I am relying on IHE's reporting, of course, but I cannot help reacting to this:
Berman made the case for reform (as he has been for several years now) based on a variety of factors. He noted that the job market remains incredibly tight for literature Ph.D.s. Even those who land tenure-track jobs in academe, he said, are more likely to be working at teaching-oriented institutions than at research universities. Current doctoral programs are based on "replicating ourselves," he said, but this is unfair to graduate students since -- however brilliant their dissertations -- they aren't going to land jobs such as those held by their dissertation advisers.
“We shouldn’t be asking students to enter our programs unless we are fairly certain we are opening up career opportunities," he said.
So Berman and other members of the MLA panel outlined ideas for changing the doctorate. Replace coverage with more "generic" skills. Make clear to students that there is honor in using a Ph.D. to teach at a community college or a high school, or to work for a museum or another nonprofit. Embrace the digital humanities, which train graduate students for a range of careers while enhancing scholarship and teaching at the same time. Consider shorter dissertations (and forms other than mini-books). Add courses and training so that new Ph.D.s are skilled at teaching at institutions other than research universities, and so that graduate students have viable career paths outside of academe. (Notably, an idea not pushed by the committee was shrinking enrollments in graduate programs -- an approach advocated in private discussions here by many adjuncts, but that would result in less revenue for many graduate programs.)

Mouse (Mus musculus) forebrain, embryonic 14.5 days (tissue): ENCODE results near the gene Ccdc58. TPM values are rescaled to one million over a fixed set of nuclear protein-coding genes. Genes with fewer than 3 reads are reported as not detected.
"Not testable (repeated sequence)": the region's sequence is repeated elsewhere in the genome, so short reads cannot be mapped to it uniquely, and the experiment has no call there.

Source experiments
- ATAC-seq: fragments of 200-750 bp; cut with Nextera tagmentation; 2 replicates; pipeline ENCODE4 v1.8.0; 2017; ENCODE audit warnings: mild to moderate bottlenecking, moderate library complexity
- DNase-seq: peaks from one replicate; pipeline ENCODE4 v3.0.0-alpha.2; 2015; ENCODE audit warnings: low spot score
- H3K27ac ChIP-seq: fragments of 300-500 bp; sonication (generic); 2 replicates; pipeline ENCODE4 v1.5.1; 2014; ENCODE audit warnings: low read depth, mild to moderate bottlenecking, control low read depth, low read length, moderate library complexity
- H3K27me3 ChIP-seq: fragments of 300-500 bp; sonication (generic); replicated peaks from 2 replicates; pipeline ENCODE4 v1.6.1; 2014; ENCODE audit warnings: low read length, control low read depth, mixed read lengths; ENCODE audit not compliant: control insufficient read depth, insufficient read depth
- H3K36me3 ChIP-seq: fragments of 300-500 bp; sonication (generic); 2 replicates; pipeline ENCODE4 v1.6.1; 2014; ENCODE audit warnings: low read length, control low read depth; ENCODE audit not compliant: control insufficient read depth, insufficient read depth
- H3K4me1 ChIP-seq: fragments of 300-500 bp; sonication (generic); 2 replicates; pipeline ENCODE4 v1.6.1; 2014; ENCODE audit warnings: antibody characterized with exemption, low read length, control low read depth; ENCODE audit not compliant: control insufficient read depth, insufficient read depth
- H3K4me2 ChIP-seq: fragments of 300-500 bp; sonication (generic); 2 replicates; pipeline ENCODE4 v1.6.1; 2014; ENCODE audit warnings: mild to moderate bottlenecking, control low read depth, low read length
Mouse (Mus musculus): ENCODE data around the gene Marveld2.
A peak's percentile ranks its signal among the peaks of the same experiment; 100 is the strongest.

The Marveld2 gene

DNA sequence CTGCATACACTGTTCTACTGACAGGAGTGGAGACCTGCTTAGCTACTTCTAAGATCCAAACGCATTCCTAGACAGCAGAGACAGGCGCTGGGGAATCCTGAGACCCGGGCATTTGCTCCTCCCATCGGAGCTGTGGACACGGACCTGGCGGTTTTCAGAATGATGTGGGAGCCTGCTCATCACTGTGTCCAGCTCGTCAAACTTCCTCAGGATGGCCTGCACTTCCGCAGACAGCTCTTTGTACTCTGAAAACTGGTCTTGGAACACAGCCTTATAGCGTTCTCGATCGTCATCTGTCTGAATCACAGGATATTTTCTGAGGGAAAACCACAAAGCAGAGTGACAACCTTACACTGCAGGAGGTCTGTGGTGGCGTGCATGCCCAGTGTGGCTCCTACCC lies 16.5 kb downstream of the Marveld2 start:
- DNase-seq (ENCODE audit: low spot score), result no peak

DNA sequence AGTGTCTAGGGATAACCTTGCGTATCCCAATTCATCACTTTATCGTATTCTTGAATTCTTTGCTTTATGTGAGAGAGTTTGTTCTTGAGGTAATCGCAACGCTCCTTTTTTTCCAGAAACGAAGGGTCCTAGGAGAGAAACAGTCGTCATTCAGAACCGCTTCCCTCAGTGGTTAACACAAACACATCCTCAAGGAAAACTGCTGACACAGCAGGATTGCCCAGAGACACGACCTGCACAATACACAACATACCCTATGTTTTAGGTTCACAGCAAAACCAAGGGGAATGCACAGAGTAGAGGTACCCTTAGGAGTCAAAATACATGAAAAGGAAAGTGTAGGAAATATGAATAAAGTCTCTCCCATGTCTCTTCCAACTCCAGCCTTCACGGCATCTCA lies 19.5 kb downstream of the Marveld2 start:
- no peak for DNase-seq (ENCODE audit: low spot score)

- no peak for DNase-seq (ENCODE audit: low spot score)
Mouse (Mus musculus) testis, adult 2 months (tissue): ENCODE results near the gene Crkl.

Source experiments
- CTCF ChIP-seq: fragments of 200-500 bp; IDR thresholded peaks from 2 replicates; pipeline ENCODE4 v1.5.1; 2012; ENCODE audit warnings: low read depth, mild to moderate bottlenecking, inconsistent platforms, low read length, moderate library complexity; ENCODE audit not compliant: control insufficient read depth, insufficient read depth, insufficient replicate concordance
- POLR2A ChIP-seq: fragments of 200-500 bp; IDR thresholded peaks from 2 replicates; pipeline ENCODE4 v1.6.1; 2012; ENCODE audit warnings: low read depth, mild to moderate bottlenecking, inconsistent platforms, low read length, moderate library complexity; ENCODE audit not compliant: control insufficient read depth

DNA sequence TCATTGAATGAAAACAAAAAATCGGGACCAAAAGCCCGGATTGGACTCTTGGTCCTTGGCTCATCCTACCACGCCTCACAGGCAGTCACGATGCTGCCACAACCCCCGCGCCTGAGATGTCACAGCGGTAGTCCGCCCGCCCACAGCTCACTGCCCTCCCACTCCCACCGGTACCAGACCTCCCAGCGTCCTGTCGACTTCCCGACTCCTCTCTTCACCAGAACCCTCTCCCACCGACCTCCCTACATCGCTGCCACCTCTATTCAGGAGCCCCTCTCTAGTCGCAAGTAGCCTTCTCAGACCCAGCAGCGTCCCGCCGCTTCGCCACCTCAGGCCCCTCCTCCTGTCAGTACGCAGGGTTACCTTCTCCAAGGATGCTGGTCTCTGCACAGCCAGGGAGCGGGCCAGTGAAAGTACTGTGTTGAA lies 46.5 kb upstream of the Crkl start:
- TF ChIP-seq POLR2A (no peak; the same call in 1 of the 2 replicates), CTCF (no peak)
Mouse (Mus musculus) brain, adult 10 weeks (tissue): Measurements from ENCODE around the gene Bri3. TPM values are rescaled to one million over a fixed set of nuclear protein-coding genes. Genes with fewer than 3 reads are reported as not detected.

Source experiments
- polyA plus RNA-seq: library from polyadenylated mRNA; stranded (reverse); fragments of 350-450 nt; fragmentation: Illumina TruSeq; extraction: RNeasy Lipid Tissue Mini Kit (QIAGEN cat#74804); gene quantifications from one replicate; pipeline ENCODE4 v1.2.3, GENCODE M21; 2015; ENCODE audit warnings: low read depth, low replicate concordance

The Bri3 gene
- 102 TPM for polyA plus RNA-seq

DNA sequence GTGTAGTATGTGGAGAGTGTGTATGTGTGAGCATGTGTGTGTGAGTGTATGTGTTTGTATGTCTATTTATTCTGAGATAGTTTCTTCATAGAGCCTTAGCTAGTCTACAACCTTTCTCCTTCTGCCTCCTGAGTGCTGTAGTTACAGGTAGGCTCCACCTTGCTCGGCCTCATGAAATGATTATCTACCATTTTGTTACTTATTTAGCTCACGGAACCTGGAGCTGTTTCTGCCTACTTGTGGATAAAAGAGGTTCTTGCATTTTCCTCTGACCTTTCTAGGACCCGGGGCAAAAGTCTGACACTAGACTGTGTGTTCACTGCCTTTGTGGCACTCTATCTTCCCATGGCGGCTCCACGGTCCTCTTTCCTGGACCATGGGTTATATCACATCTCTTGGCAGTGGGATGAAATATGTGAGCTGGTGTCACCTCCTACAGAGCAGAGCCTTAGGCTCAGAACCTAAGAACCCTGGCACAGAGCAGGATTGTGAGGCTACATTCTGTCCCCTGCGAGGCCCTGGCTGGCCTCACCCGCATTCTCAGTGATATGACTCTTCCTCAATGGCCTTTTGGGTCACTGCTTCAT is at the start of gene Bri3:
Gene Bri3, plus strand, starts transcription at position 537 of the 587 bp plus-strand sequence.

I'm puzzled by the call for teaching "generic skills" instead of "coverage." I can think of some very specific skills that ought to be incorporated into Ph.D. programs, such as rhet/comp pedagogy. But there seems to be this weird undertone here that teaching at a comprehensive college is like falling down a rabbit hole, or that field specializations become irrelevant at such campuses. (I've picked up that undertone from faculty at R1s who are baffled by my publication record.) Yet that depends entirely on each comprehensive (or SLAC, for that matter). Had I landed the job I interviewed for at my father's university, for example, it appears that I would have spent my time teaching children's literature. At my campus, however, where I teach a 3-3, I generally have at least two-to-three field-specific courses, one or two surveys in my general neck of the woods, and some skills courses like intro to lit analysis or comp. I was hired to teach nineteenth-century British literature, and, by golly, most of the time that's what I teach. Axing "coverage" in favor of "skills" would not have improved my employment prospects here. (Our interviews spend a lot of time on teaching, but we require publication for tenure--in fact, our publication requirements are higher than at least one R1 I interviewed at a few years back--and someone who can't talk about their scholarship won't get very far. At other colleges, that might not be the case.) Now, what I generally can't do is teach "my research," except in a relatively abstract sense: e.g., I call my students' attention to religious issues in the texts we read, but I'm hardly going to offer an undergraduate course on the popular Victorian religious novel, because...no.
And again, I am not seeing why Ph.D. students who decide that they're interested in pursuing different careers immediately (as opposed to, say, going into administration after several years as a faculty member) are not counseled out into appropriate programs, instead of remaining in the English department and boosting graduate FTEs. (Oh. Wait.) Most white-collar, non-academic jobs have their own degrees and training, after all; obviously, people with English Ph.Ds can get and are getting these positions, but I don't see an answer to the question of "why stay in an English doctoral program, then?" I'm leery of cobbling together vocational training piecemeal.